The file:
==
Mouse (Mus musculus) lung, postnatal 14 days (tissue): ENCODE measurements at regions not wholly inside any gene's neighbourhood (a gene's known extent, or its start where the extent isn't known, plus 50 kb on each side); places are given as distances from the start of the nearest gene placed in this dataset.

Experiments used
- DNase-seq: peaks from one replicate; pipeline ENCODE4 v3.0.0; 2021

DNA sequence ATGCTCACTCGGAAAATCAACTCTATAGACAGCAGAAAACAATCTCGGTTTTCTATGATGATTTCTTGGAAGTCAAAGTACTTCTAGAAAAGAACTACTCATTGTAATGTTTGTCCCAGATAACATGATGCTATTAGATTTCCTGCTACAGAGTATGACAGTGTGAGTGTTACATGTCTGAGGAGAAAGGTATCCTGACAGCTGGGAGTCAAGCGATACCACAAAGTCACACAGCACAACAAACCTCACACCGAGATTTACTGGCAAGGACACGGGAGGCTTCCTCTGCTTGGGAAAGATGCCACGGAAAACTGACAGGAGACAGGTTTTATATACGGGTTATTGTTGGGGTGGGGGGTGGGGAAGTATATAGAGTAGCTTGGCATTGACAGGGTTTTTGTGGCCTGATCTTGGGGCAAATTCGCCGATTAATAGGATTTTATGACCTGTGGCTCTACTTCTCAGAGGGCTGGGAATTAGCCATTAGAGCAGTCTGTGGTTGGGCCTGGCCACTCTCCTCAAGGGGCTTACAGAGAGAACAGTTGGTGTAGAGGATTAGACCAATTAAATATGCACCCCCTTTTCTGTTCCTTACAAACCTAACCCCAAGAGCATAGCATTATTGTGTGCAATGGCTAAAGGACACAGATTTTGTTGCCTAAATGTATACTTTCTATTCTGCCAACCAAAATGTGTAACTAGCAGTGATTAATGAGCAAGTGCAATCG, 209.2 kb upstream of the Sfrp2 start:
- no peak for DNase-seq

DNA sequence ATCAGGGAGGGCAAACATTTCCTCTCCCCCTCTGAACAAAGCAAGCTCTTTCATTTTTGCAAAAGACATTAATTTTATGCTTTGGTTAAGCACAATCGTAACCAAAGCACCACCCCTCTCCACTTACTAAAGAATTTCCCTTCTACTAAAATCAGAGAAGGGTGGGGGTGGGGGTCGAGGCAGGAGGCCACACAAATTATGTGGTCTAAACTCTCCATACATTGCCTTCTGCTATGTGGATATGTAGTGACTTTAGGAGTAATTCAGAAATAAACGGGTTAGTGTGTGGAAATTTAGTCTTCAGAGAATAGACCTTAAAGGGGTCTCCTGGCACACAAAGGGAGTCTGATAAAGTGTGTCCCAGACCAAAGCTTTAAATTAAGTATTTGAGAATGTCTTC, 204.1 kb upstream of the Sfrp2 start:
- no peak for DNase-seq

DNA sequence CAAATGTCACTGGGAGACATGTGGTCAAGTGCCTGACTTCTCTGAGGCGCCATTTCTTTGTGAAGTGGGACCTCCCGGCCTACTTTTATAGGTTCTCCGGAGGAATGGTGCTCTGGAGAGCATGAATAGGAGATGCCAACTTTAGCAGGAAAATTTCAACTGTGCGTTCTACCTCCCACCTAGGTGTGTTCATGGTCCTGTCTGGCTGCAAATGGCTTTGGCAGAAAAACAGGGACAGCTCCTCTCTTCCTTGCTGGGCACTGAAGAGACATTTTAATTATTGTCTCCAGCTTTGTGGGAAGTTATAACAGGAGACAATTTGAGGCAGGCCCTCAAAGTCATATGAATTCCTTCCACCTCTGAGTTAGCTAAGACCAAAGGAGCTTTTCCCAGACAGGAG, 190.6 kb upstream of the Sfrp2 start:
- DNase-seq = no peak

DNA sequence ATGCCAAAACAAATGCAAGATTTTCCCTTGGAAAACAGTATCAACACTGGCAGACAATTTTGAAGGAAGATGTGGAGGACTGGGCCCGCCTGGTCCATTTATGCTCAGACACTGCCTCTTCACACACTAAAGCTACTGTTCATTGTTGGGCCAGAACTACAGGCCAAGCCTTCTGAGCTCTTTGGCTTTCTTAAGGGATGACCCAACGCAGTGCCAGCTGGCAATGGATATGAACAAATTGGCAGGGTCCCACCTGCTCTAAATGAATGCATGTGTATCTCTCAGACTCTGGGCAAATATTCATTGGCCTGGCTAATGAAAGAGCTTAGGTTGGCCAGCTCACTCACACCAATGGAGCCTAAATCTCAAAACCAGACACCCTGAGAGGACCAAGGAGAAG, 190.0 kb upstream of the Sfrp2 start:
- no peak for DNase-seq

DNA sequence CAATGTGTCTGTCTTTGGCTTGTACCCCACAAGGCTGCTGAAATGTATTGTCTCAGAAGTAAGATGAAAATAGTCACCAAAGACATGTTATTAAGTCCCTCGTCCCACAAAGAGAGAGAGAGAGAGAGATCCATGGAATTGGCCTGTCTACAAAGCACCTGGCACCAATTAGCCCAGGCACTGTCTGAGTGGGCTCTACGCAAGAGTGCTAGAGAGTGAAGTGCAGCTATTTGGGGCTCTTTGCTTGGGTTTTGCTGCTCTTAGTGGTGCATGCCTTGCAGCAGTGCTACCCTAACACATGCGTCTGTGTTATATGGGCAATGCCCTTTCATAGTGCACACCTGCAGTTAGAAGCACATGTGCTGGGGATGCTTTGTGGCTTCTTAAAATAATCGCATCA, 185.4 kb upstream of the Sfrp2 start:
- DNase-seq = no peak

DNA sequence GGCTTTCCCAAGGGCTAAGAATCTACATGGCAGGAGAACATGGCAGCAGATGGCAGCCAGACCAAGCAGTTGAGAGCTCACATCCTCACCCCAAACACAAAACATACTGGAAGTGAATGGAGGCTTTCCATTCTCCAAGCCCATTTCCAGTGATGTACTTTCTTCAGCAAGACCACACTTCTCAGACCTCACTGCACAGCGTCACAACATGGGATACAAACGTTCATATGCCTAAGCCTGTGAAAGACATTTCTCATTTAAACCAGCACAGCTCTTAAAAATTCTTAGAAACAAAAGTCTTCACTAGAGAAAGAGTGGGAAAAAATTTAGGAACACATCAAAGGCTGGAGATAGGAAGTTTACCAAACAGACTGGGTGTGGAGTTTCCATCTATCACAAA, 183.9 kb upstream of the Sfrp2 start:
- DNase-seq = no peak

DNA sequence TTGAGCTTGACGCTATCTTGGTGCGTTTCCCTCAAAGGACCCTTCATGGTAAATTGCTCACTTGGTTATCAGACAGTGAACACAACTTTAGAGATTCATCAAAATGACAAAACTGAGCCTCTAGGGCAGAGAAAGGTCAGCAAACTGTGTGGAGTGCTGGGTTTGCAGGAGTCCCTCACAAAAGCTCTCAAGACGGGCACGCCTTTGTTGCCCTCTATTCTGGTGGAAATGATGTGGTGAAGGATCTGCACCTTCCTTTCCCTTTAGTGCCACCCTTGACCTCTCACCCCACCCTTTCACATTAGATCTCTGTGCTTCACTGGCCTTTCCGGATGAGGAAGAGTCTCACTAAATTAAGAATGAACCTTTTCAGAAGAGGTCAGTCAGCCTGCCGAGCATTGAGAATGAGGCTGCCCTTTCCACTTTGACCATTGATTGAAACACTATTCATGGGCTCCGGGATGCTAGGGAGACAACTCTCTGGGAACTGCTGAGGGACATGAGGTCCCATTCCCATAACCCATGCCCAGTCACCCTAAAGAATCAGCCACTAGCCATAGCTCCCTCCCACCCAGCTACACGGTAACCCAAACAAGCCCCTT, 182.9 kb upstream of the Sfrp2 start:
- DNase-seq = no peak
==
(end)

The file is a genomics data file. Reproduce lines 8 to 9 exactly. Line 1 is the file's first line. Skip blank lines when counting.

DNA sequence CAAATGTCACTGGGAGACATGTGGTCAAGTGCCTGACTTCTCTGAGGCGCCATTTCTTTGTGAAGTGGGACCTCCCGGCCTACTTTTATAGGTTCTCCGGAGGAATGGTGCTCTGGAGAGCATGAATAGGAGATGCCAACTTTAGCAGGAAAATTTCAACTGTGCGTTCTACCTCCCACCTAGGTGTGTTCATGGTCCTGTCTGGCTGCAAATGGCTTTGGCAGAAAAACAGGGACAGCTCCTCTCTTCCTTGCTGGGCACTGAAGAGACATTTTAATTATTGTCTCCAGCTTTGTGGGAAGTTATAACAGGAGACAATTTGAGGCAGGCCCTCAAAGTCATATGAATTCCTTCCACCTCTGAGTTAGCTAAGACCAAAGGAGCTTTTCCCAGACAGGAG, 190.6 kb upstream of the Sfrp2 start:
- DNase-seq = no peak